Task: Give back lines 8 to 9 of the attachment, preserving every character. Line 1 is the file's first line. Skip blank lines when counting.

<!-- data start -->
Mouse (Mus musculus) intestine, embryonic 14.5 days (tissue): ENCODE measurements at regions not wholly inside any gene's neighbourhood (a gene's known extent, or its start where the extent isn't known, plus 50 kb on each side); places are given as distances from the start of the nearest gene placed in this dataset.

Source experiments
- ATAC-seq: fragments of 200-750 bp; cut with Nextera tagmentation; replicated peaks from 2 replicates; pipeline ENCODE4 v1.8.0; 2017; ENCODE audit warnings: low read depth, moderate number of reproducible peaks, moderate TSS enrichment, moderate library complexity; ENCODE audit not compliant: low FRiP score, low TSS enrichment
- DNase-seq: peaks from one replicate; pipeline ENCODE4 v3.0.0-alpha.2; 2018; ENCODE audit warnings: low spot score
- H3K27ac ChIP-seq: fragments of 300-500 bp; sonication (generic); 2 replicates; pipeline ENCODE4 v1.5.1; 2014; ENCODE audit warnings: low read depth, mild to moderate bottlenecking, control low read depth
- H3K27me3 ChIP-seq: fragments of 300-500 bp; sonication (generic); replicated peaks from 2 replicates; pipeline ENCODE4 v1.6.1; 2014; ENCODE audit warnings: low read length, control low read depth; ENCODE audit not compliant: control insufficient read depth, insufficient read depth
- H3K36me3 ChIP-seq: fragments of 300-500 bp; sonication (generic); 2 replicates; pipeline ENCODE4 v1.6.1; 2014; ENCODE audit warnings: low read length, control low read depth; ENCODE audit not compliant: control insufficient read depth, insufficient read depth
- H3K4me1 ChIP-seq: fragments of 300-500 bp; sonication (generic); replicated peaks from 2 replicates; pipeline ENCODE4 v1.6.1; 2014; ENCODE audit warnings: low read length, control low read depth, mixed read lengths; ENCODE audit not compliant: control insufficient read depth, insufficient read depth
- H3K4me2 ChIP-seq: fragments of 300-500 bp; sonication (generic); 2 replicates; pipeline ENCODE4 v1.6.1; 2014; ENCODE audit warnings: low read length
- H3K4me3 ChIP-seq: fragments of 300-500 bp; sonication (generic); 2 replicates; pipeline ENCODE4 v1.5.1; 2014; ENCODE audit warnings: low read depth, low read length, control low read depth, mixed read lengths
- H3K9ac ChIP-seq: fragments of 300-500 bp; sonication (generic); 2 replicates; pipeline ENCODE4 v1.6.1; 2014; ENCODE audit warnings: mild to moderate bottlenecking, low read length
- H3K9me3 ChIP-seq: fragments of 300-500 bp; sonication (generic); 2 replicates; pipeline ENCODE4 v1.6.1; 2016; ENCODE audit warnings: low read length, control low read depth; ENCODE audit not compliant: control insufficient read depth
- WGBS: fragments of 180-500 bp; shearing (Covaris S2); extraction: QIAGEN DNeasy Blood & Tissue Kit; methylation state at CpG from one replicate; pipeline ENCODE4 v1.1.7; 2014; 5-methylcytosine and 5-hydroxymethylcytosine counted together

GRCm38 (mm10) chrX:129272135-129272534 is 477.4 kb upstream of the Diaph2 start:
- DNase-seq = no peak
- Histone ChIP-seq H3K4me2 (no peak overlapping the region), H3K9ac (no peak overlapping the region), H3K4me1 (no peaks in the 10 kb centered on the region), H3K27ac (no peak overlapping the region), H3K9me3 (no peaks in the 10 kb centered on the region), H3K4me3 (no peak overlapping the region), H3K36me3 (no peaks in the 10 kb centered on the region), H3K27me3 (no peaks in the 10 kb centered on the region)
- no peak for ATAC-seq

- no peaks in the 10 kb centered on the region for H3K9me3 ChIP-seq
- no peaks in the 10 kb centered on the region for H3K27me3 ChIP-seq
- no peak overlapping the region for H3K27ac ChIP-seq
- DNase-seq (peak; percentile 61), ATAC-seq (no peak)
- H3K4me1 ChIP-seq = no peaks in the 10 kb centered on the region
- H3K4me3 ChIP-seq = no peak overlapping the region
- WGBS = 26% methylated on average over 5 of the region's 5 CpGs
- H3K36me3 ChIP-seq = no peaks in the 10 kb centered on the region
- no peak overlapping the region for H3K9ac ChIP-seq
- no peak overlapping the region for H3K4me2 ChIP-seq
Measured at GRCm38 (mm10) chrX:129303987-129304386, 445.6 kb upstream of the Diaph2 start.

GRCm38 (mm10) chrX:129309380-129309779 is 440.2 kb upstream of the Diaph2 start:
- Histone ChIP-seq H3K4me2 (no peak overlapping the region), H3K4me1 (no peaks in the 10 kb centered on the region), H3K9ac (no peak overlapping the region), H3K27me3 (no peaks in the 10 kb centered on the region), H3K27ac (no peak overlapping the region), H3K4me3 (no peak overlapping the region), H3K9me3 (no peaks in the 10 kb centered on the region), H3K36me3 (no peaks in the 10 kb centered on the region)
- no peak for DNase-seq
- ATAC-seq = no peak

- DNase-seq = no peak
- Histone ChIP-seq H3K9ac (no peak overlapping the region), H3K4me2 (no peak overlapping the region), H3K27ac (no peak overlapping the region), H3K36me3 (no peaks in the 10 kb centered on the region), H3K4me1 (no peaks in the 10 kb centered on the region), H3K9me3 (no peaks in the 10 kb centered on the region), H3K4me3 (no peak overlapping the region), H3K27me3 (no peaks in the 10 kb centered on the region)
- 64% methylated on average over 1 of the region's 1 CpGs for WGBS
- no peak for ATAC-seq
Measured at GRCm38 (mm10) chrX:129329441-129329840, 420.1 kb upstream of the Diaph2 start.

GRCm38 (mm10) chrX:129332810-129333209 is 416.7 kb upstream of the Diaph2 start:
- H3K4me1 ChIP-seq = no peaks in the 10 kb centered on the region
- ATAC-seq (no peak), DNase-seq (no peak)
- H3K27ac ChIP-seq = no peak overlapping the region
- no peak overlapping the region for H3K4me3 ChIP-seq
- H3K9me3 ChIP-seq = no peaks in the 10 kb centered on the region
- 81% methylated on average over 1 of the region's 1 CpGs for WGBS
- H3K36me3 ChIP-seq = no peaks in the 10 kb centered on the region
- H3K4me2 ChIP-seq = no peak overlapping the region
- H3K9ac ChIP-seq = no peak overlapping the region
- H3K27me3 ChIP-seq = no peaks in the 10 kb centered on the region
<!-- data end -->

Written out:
- H3K4me1 ChIP-seq: fragments of 300-500 bp; sonication (generic); replicated peaks from 2 replicates; pipeline ENCODE4 v1.6.1; 2014; ENCODE audit warnings: low read length, control low read depth, mixed read lengths; ENCODE audit not compliant: control insufficient read depth, insufficient read depth
- H3K4me2 ChIP-seq: fragments of 300-500 bp; sonication (generic); 2 replicates; pipeline ENCODE4 v1.6.1; 2014; ENCODE audit warnings: low read length